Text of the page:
Human Papillomavirus (HPV) or Genital Warts
Genital HPV infection is a sexually transmitted infection (STI) that is caused by the human papillomavirus (HPV). Human papillomavirus is the name of a group of viruses that includes more than 100 different strains or types.
More than 30 of these viruses are sexually transmitted, and they can infect the genital area of men and women – including the skin of the penis, vulva (area outside the vagina), or anus and the linings of the vagina, cervix, or rectum. Most people who become infected with HPV will not have any symptoms and will clear the infection on their own.
How Is It Spread?
The types of HPV that infect the genital area are spread primarily through genital contact. Most HPV infections have no signs or symptoms; therefore, most infected persons are unaware they are infected, yet they can transmit the virus to a sex partner.
Rarely, a pregnant woman can pass HPV to her baby during vaginal delivery. A baby that is exposed to HPV very rarely develops warts in the throat or voice box.
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- Genital warts are soft and usually flesh colored. They can be flat or raised.
- They appear alone or in clusters. They are usually painless, but can cause itching, pain, or bleeding.
- They can appear on the vulva, vagina, anus, cervix, penis, or scrotum.
- They appear one to eight months after infection.
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There is no "cure" for HPV infection, although in most women the infection goes away on its own. The treatments provided are directed to the changes in the skin or mucous membrane caused by HPV infection – such as warts and pre-cancerous changes in the cervix.
All types of HPV can cause mild Pap test abnormalities which do not have serious consequences. Approximately 10 of the 30 identified genital HPV types can lead, in rare cases, to development of cervical cancer.
Research has shown that for most women (90 percent), cervical HPV infection becomes undetectable within two years. Although only a small proportion of women have persistent infection, persistent infection with "high-risk" types of HPV is the main risk factor for cervical cancer.
A Pap test can detect pre-cancerous and cancerous cells on the cervix. Regular Pap testing and careful medical follow-up, with treatment if necessary, can help ensure that pre-cancerous changes in the cervix caused by HPV infection do not develop into life threatening cervical cancer. The Pap test used in U.S. cervical cancer screening programs is responsible for greatly reducing deaths from cervical cancer.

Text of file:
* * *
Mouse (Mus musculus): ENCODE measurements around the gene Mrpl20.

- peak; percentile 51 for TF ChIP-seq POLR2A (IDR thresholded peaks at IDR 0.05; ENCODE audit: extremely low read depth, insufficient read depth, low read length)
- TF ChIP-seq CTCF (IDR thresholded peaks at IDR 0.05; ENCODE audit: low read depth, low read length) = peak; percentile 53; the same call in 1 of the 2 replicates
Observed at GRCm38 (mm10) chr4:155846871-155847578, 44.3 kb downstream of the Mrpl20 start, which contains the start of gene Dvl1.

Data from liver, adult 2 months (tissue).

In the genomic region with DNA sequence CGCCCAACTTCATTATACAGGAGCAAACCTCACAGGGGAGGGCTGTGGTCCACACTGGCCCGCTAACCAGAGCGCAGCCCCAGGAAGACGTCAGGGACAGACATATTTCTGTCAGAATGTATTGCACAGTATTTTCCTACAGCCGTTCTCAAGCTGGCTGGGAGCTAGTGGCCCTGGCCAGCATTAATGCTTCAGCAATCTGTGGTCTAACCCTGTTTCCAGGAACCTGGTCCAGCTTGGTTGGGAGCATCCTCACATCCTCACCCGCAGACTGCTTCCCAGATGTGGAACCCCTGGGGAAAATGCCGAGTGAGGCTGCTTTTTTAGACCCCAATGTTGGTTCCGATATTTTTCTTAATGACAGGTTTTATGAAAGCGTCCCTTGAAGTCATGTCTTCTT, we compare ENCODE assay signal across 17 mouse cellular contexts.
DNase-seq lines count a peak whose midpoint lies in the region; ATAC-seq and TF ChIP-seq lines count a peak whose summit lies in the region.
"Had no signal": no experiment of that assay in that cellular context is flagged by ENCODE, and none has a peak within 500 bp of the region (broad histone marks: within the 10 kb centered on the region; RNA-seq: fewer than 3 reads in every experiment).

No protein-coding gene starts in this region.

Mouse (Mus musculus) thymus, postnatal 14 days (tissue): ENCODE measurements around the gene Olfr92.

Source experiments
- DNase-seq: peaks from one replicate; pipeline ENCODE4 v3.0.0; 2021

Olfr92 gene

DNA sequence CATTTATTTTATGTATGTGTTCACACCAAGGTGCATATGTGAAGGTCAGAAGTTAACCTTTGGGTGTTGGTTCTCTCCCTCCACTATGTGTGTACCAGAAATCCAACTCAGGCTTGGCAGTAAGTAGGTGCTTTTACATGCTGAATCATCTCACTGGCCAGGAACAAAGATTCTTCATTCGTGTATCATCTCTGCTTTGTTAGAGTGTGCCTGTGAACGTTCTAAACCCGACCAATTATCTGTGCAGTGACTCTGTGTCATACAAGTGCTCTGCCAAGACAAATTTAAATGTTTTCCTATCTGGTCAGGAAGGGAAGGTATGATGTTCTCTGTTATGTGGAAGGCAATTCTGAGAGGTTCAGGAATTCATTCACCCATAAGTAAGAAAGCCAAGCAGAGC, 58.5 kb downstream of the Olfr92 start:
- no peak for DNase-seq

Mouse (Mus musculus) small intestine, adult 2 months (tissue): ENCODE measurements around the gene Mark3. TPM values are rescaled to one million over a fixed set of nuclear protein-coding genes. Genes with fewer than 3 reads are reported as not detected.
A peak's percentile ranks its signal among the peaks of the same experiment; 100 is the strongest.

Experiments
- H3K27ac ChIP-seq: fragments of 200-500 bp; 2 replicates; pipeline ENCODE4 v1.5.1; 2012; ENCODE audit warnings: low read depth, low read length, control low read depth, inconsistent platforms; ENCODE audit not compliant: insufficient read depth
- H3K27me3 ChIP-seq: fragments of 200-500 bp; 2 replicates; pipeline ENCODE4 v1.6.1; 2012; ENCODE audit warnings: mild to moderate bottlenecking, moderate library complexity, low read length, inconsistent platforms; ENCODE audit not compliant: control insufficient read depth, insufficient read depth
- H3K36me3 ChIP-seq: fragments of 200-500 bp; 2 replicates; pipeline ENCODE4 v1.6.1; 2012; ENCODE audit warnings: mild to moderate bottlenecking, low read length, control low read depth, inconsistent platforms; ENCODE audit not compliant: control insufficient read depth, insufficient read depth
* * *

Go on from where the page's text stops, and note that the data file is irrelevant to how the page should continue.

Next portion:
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The surest way to eliminate risk for genital HPV infection is to refrain from any genital contact with another individual.
For those who choose to be sexually active, a long-term, mutually monogamous relationship with an uninfected partner is the strategy most likely to prevent future genital HPV infections. However, it is difficult to determine whether a partner who has been sexually active in the past is currently infected.
HPV infection can occur in both male and female genital areas that are covered or protected by a latex condom, as well as in areas that are not covered.
While the effect of condoms in preventing HPV infection is unknown, condom use has been associated with a lower rate of cervical cancer, an HPV-associated disease.
Recently, the drug company Merck has marketed an HPV vaccine for females. This vaccine protects against the four strains of HPV that are linked to 70 percent of cervical cancer cases and 90 percent of genital warts cases.
By reducing the likelihood of HPV infection, this vaccine also reduces the likelihood of cervical cancer. Experts from the Center for Disease Control (CDC) now recommend this vaccine for girls ages 11-12. It is also recommended for women up to age 26 who have not received or completed the vaccine series.
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Below are links PAMF accessed when researching this topic. PAMF does not sponsor or endorse any of these sites, nor does PAMF guarantee the accuracy of the information contained on them.
STD Wizard: It takes 5 minutes to find out if you need to be tested for an STI such as hepatitis, HIV or Chlamydia.
HPV, Centers for Disease Control and Prevention: National Center for Infectious Diseases.
For More Information:
See our Causes & Cures for Warts article.